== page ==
One of those members is Krissy Rootes, who not only enjoys community theatre, but feels it is teaching her valuable life lessons.

“Besides just enjoying it and meeting friends, it really helps me balance everything, and learn how to deal with stress,” she said. “I know that I have so much homework to do before I go to practice for four hours, and it helps me learn how to set a schedule for myself to make sure everything gets done.”

While the people involved are a big reason for the revival of DC community theatre, they wouldn’t be able to do it without the wonderful resources at their disposal.

Community theatre is happy to have a friend in the Dassel-Cokato Community Education program, which serves as a fiscal agent.

Participants in community theatre are also very appreciative of the two venues they have to work with in the PAC, and Dassel History Center and Ergot Museum.

“We really are lucky to have the PAC for big musicals, but for smaller productions, we are lucky to have the Ergot,” Nelson said. “It is a great place.”

Winter production on stage at Ergot Museum

The DC community theatre’s winter production of Lee Blessing’s “Nice People Dancing to Good Country Music” will be performed at the Dassel History Center and Ergot Museum, which the players feel is a perfect fit for the show.

“I think this is definitely a more appropriate play to have in this environment,” Colt said. “The dynamics and acoustics in (the Ergot) are better for more of a quaint, conversational thing, rather than trying to project and sing.

“When we have a big performance like ‘Joseph,’ where there are 100 people involved, it is nicer to have the big stage, and big dressing rooms. This only has five people on stage, so the quainter environment makes for a quainter play.”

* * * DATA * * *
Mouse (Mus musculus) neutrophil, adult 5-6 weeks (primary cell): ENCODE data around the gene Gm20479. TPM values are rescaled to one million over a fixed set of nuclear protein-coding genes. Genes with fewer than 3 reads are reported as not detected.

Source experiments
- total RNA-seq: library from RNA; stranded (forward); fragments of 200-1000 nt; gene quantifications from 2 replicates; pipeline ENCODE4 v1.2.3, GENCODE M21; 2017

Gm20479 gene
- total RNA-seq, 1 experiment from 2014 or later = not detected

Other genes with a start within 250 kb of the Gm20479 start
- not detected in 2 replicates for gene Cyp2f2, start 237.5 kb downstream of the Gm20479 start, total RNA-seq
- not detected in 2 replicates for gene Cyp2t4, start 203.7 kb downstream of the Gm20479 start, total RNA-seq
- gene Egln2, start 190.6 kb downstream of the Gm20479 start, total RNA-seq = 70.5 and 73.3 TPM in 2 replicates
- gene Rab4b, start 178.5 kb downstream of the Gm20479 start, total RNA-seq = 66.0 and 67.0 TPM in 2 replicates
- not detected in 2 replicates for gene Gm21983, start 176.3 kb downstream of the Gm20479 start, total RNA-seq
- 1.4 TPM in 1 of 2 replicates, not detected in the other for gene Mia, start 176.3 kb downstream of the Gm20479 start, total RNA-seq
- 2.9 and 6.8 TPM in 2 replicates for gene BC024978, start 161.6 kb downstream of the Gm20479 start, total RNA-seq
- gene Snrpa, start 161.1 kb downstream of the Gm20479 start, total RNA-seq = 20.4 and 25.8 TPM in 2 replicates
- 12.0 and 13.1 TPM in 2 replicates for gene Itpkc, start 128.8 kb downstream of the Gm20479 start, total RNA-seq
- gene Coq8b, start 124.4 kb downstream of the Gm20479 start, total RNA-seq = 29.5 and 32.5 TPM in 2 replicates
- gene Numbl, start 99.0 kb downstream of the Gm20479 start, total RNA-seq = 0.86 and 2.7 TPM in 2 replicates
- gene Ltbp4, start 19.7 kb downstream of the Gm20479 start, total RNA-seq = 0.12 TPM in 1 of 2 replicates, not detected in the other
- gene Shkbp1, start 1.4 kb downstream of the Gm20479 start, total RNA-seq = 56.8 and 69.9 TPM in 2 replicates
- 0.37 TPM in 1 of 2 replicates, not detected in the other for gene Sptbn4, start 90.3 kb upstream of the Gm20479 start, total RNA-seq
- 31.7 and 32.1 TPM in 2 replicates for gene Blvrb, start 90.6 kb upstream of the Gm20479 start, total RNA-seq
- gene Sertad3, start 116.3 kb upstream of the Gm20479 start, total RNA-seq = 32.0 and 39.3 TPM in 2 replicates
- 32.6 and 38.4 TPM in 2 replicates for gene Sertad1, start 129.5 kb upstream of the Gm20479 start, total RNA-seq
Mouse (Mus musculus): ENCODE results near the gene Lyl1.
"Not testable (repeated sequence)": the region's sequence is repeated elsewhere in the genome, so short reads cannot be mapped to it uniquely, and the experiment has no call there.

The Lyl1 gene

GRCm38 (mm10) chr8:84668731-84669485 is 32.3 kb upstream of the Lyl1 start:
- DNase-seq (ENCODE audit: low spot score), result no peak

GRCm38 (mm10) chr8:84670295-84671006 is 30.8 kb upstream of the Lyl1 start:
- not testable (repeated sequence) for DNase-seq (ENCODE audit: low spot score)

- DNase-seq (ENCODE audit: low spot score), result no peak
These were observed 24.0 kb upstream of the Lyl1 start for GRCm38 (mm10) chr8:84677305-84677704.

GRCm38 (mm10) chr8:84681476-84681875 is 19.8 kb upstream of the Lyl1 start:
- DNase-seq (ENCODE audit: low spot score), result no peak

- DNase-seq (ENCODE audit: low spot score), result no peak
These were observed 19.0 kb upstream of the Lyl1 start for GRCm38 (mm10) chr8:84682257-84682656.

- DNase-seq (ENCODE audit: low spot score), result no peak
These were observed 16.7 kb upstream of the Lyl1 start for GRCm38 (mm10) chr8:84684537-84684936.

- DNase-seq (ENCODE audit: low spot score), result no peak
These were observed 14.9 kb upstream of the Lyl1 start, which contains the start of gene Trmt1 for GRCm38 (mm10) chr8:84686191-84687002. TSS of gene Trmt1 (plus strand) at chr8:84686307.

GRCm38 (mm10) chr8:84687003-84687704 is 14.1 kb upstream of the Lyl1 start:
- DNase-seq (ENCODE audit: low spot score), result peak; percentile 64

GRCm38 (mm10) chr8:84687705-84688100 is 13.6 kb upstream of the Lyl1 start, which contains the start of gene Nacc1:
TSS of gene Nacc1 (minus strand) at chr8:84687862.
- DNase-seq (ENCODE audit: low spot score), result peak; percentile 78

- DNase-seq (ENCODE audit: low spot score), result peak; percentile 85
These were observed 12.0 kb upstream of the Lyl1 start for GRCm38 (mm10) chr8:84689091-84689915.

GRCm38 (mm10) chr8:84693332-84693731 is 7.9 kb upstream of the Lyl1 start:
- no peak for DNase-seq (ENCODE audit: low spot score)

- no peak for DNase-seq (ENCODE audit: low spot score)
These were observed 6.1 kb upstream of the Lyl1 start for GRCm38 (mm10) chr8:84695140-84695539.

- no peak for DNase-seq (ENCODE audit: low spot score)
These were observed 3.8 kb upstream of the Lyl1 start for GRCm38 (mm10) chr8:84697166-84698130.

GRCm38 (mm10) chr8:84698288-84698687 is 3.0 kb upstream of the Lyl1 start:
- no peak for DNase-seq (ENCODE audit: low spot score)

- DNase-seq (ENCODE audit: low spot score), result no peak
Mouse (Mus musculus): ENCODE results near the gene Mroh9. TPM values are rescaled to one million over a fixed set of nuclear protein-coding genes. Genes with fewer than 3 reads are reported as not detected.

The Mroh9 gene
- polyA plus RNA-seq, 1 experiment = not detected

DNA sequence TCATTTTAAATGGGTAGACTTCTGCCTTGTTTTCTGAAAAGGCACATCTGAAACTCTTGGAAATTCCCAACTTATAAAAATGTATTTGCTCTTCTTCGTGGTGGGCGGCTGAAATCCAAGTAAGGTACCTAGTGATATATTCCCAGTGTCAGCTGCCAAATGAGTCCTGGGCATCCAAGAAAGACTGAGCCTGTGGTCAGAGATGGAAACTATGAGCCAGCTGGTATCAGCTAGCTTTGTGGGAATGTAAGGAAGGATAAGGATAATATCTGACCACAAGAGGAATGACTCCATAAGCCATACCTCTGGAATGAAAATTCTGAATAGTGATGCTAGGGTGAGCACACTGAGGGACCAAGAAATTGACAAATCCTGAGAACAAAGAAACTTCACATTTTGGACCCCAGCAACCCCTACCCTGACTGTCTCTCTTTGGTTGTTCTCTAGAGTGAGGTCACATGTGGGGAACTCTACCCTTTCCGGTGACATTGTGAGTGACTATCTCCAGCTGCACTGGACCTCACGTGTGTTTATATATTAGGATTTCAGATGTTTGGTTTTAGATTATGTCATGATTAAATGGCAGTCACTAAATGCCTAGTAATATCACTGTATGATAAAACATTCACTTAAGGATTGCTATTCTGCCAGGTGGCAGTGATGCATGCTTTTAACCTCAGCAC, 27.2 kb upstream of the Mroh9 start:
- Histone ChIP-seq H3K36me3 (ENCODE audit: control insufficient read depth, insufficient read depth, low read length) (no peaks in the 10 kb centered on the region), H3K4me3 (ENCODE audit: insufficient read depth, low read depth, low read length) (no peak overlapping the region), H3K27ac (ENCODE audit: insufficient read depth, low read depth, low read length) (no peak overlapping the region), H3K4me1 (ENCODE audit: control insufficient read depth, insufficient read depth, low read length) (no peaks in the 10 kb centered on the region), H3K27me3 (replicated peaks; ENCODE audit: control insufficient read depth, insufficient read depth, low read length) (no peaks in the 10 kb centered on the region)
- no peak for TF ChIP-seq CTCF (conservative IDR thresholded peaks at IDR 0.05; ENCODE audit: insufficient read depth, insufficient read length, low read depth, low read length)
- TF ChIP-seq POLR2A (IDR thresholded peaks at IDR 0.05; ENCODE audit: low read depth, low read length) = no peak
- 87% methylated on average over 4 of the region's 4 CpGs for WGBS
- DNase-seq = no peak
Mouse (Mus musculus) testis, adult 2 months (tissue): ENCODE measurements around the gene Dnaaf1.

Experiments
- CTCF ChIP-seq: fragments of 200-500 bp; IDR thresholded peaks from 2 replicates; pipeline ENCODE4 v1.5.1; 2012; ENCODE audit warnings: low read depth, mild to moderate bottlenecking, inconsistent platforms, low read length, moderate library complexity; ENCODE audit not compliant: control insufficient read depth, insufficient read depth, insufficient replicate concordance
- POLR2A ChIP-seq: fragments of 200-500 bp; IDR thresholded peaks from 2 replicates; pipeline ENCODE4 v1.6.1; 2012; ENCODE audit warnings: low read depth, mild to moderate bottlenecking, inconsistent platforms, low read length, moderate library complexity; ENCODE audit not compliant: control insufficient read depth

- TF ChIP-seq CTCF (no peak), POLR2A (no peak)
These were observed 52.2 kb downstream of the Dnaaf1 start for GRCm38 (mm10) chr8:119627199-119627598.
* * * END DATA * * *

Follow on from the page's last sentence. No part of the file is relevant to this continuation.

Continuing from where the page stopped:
The story of the show revolves around Eve June, a Minnesota woman who is going through major changes in her life.

She just left her husband and son a year ago after meeting a man named Jim Stools in an airport. Stools owns a bar down in Houston, and after hitting it off well together, Eve decides to go with him to work at his bar.

“She was sick of being the boring housewife, and wanted a little more adventure,” Colt said, who plays Eve in the show. “She changes the bar, and gives it a woman’s touch.”

Jim is played by Jeff Carpenter.

A year after moving to Houston, Eve is visited by her son, Jayson, played by Cody Harmening, who comes to live with her over the summer.

Jayson’s mom gets him a job working at the bar, but he isn’t a big fan of Jim, and enjoys stirring up trouble.

“Jayson doesn’t exactly like the fact his mom left to live with this hick in Houston, so he causes mayhem for Jim,” Harmening said. “I kind of like the part, it’s fun.”

Later on, Eve receives another guest, her niece Catherine, played by Rootes.

It seems Catherine’s dream of becoming a nun has hit a roadblock, after she was asked to leave the nunnery due to a strange syndrome she developed.

“My character has wanted to be a nun all her life, but after she goes to stay at a nunnery for awhile, she finds out she isn’t quite cut out for it,” Rootes said.

While visiting her aunt, though, Catherine catches the eye of a young bar patron named Roy, played by Nelson.

“He is dull, and not that bright, and he’s boring,” Nelson said. “It really takes some time for things to get through his head, but he figures if he can just ask her out, he can then marry her. He doesn’t have much of a plan.”

Roy’s crush quickly becomes obvious to Catherine and Eve, so Eve feels it is her duty to offer some good advice about men.

What follows is a quaint, personal show performed in an intimate setting that will give the audience the feeling they are right there in Texas sitting on a stool by the characters.